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Arizona House approves 'birther' bill

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Arizona House approves 'birther' bill

Candidates would have to prove citizenship

  • robeeena/Flickr

Despite criticism from the right and the left, and questions of legality, Arizona's House of Representatives has voted to advance a bill demanding that future presidential candidates prove their citizenship.

SB 1024 would require proof "that the candidate is a natural born citizen, prove the candidate's age and prove that the candidate meets the residency requirements for President of the United States."

Rep. Judy Burges, a Republican from Skull Valley who sponsored a bill with identical language, told the issue was an important one.

“This is one way to bring back integrity and transparency to the voting system,” she said. “Half of the people thinks everything is fine. The other half doesn’t.

“We are trying to solve a problem.”

Rep. Kyrsten Sinema, D-Phoenix, asked the bill be stopped in its tracks.

"Can we please stop having Arizona be the laughingstock of the nation?" she said on the House floor.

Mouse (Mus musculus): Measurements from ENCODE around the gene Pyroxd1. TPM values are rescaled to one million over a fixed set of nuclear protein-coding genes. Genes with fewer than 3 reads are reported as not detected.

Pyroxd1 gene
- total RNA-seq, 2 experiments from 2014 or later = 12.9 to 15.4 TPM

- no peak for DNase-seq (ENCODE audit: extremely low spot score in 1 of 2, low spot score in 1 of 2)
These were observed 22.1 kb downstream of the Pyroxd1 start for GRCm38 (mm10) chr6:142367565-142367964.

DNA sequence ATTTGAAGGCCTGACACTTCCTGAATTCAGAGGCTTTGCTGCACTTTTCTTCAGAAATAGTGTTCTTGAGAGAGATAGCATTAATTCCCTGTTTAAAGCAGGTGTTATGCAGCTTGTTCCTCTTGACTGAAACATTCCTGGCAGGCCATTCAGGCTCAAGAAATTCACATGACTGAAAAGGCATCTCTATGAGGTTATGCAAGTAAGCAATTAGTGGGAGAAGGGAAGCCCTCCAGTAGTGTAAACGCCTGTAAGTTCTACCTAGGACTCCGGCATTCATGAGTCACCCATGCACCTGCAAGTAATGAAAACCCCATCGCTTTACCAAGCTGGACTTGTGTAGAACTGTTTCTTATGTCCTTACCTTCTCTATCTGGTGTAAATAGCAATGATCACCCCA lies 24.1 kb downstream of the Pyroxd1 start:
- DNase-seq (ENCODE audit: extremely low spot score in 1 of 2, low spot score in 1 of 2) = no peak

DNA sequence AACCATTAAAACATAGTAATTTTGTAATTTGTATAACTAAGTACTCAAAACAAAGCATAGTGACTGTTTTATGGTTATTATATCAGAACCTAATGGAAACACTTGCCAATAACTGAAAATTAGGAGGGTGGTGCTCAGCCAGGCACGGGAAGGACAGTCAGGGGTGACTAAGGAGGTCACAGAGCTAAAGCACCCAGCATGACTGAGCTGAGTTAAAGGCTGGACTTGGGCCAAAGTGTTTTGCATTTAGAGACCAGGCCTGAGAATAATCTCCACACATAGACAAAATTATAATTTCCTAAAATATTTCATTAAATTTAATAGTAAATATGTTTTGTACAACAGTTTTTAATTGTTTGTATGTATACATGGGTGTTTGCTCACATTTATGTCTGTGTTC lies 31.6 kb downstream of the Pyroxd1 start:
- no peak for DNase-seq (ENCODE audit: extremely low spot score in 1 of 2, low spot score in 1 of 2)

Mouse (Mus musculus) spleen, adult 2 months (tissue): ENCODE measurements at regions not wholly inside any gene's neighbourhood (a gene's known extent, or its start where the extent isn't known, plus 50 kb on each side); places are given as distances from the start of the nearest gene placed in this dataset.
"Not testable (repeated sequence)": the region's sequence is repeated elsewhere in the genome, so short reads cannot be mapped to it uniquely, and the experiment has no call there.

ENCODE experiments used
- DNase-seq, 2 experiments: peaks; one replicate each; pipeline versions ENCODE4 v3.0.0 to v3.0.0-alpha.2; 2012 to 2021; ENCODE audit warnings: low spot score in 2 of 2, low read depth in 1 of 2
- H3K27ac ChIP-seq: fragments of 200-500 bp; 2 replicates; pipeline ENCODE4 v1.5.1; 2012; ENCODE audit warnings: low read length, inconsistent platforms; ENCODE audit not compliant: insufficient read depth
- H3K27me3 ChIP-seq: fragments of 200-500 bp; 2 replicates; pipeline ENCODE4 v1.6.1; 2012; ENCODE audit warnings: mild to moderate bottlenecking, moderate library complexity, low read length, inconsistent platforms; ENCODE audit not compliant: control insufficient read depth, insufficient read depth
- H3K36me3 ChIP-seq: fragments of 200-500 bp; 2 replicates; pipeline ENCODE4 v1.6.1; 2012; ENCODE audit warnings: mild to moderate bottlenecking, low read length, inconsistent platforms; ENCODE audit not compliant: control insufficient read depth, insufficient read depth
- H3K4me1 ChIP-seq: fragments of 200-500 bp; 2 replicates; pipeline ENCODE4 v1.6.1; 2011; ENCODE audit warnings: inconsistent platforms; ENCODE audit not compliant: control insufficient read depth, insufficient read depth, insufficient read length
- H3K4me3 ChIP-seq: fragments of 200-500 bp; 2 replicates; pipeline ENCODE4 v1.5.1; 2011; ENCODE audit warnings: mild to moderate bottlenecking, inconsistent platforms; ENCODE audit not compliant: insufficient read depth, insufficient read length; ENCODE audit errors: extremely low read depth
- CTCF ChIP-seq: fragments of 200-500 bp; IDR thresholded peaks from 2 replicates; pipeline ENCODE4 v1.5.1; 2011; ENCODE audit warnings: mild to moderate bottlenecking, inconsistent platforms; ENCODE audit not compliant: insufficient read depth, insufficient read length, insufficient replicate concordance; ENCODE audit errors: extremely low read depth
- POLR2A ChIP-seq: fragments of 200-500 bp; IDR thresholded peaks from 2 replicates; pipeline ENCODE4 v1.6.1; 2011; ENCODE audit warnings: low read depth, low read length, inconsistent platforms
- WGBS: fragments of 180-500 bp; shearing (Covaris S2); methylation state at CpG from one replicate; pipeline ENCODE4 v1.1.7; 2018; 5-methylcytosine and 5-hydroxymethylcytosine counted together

The measure is not aimed at President Obama, supporters say. But will ensure that future candidates meet all Constitutional requirements. "Birther" conspiracy believers claim Obama was not born in Hawaii and therefore is ineligible to be president. He would have to prove his citizenship in order to be on Arizona's ballot if he runs for re-election in 2012, if the bill becomes law.

“If he decides to run in two years, then he should provide his information and he shouldn’t have a problem,” Burges said, according to

But Arizona Secretary of State Ken Bennett, a Republican who would have to approve those documents, isn't even sure the law would be legal. Press aide Matthew Benson said Bennett believes the measure would violate the supremacy clause of the U.S. Constitution by having states set eligibility requirements for candidates for federal office, according to the Arizona Daily Star.

"While everyone has an interest in ensuring that only eligible citizens run for president, there are obvious issues with states implementing what could become a patchwork of different tests for a presidential candidate to prove his (or) her citizenship," Benson said.

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